There is little or no disagreement as to the law in this matter. The disagreement lies in its application to our particular situation.

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We quote from Cooley’s Constitutional Limitations, Vol. I, 8th Ed., page 362: “* * * If, when the unconstitutional portion is stricken out, that which remains is complete in itself, and capable of being executed in accordance with the apparent legislative intent, wholly independent of that which was rejected, it must be sustained. The difficulty is in determining whether the good and bad parts of the statute are capable of being separated within the meaning of the rule.”

Perhaps the most difficult problem to analyze is that of the intention of the voters in passing this amendment. This amendment was voted upon and passed by the electors of the City of Phoenix at a special election called for the purpose. We feel the logic and reasoning as expressed in Judge Kelly’s Statement of Decision correctly and ably disposes of appellants’ contention and from it we quote:

“The entire spirit of the amendment is the improvement in public service rendered by the magistrate’s court, to be effected by a wise, guided, and discreet selection of the appointee. It is patent that mere membership of the Bar, of itself, adds but little to any man’s stature as the potential holder of the magistrate’s office. It is fully as evident that if a majority of the very sound, learned and honorable members of the Maricopa County Superior Court Bench, men all of wisdom and discernment, and above all familiar with and experienced in the appraisement of the members of their Bar join in the recommendation of a list of eligibles the nominee could hardly fail to measure up to expectations.

“It will be noted that the Amendment provides a salary reasonably commensurate with the importance of the office, and for what in effect is a term tenure. Whether the legislative body, which in this instance was the people themselves in their collective sovereignty would have enacted the remaining portion of the amendment without the unconstitutional part of it cannot be known; but as a voter I should feel that chicane had been practiced upon me if I had voted for a certain qualification of a candidate to find that instead some Tom, Dick or Harry had been foisted upon me to whom I would be unwilling to give a fixed tenure at an increased salary in an important office.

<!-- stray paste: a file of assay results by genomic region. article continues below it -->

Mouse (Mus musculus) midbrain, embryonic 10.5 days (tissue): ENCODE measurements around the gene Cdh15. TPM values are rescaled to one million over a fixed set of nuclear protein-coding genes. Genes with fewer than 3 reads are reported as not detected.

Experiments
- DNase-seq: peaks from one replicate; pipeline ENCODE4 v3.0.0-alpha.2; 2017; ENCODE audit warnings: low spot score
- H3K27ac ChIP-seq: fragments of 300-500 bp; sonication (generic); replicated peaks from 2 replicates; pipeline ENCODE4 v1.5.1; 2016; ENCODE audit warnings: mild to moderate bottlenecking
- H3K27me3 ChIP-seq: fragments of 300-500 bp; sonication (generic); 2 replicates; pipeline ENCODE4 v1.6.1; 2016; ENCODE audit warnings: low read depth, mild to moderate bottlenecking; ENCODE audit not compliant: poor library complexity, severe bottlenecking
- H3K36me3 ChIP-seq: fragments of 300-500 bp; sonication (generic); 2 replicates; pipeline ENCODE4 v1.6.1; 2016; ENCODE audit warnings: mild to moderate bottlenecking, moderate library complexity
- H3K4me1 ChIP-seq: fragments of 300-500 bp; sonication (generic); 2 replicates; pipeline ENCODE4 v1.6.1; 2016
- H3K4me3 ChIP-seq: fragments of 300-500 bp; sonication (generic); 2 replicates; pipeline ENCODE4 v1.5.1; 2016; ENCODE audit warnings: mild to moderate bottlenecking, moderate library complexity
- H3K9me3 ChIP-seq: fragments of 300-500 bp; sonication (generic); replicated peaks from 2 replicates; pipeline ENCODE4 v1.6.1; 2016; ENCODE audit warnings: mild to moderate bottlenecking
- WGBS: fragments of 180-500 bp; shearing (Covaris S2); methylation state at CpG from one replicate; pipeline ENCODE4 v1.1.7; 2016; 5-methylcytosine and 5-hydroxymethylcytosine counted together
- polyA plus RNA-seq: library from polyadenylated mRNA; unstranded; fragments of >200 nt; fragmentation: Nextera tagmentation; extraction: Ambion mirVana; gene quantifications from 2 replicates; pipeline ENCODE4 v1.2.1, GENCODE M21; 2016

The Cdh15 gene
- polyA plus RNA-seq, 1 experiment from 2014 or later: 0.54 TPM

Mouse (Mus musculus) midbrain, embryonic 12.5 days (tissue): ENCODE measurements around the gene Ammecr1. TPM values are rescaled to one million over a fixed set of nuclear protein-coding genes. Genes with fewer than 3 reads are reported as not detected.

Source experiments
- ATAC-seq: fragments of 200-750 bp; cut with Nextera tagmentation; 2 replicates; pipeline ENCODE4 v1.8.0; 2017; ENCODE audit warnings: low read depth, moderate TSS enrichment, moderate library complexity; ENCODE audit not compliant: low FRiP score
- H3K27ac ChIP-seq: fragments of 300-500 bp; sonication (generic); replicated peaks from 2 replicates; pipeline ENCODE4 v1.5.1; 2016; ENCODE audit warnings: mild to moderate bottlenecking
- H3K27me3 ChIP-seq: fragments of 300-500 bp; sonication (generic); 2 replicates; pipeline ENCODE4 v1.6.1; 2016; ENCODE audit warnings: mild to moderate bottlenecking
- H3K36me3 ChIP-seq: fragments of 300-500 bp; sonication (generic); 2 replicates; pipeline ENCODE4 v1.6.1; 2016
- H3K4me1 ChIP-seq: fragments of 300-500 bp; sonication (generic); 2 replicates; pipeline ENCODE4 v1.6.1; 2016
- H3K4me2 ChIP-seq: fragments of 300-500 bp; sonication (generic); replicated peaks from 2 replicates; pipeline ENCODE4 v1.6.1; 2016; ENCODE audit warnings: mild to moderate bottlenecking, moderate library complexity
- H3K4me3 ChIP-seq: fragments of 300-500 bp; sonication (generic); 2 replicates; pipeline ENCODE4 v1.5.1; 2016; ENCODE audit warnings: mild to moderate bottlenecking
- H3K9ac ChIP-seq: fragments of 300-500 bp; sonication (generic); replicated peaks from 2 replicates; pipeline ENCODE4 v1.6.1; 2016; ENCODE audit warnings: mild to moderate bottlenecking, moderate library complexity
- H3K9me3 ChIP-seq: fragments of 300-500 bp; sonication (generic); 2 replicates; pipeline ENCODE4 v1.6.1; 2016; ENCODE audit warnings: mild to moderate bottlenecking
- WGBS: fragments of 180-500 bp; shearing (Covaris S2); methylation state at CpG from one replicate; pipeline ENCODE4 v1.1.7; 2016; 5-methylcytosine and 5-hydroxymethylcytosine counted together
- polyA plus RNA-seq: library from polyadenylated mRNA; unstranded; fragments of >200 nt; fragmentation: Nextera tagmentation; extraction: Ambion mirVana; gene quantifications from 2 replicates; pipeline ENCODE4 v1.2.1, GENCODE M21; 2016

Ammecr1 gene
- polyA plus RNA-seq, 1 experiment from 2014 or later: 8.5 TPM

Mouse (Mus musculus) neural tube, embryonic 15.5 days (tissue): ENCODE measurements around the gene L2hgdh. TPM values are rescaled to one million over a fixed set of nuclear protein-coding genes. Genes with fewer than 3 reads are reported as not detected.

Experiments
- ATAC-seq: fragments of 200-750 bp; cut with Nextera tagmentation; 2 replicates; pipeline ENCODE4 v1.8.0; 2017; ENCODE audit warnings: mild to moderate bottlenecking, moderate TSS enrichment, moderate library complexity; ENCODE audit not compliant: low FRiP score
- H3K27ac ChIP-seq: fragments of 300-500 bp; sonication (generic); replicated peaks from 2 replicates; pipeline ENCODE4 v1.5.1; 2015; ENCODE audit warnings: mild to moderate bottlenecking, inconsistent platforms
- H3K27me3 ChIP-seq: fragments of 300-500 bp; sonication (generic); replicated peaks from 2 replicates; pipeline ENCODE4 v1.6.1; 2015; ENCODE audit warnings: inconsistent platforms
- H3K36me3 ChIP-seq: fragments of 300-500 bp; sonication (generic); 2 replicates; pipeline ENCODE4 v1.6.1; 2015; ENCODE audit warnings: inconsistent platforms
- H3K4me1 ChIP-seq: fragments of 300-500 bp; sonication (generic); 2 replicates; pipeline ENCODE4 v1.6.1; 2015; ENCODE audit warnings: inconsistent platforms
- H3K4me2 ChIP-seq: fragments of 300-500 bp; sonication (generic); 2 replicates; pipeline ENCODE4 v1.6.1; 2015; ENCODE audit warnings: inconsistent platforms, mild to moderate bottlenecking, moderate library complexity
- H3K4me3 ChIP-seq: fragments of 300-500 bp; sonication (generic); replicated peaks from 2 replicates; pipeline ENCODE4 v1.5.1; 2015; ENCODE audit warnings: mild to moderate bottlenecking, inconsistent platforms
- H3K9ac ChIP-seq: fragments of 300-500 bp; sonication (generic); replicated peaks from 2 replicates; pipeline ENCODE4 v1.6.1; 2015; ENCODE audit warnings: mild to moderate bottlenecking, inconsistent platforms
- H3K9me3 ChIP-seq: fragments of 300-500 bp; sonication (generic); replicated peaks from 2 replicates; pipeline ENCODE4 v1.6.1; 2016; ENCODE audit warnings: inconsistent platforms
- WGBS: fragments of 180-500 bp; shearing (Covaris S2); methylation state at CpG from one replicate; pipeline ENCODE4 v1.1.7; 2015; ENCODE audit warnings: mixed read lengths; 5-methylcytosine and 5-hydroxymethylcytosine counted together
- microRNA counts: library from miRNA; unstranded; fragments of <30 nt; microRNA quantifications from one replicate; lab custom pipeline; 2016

“It may be noted that it was the clear intent of this legislation to require the appointee to the City Magistracy to be a licensed and practicing attorney, a requirement inextricably bound up in the invalid method of providing for his selection. Unless reference be made to the invalid provision there is no chart, guide or direction as to what qualifications the officer must possess, and thus the very heart of the Amendment as it appears to me, is excised from it leaving nothing but the fixing of the salary and the term. If such reference to what for its invalidity cannot remain as a part of the enactment is allowable it appears only by construction and not by express language what the qualification of the appointee must be, to the confusion of the

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electors voting upon the Amendment. The `qualifications’ as submitted to them at the election comprehended `approved by the judges,’ and not mere attorneyship, upon which they did not vote.

“In view of these considerations it appears that the subject of the qualifications of the magistrate is of the very essence, core, and spirit of the Amendment and so intimately a part of it as to bring upon it in its entirety the ban of the rule as laid down by Cooley, more particularly in view of the further rule that the presumption is that the Act is meant to have been effective as a whole and not item by item.”

Judgment affirmed.

UDALL, C.J., and PHELPS, DE CONCINI and LA PRADE, JJ., concur.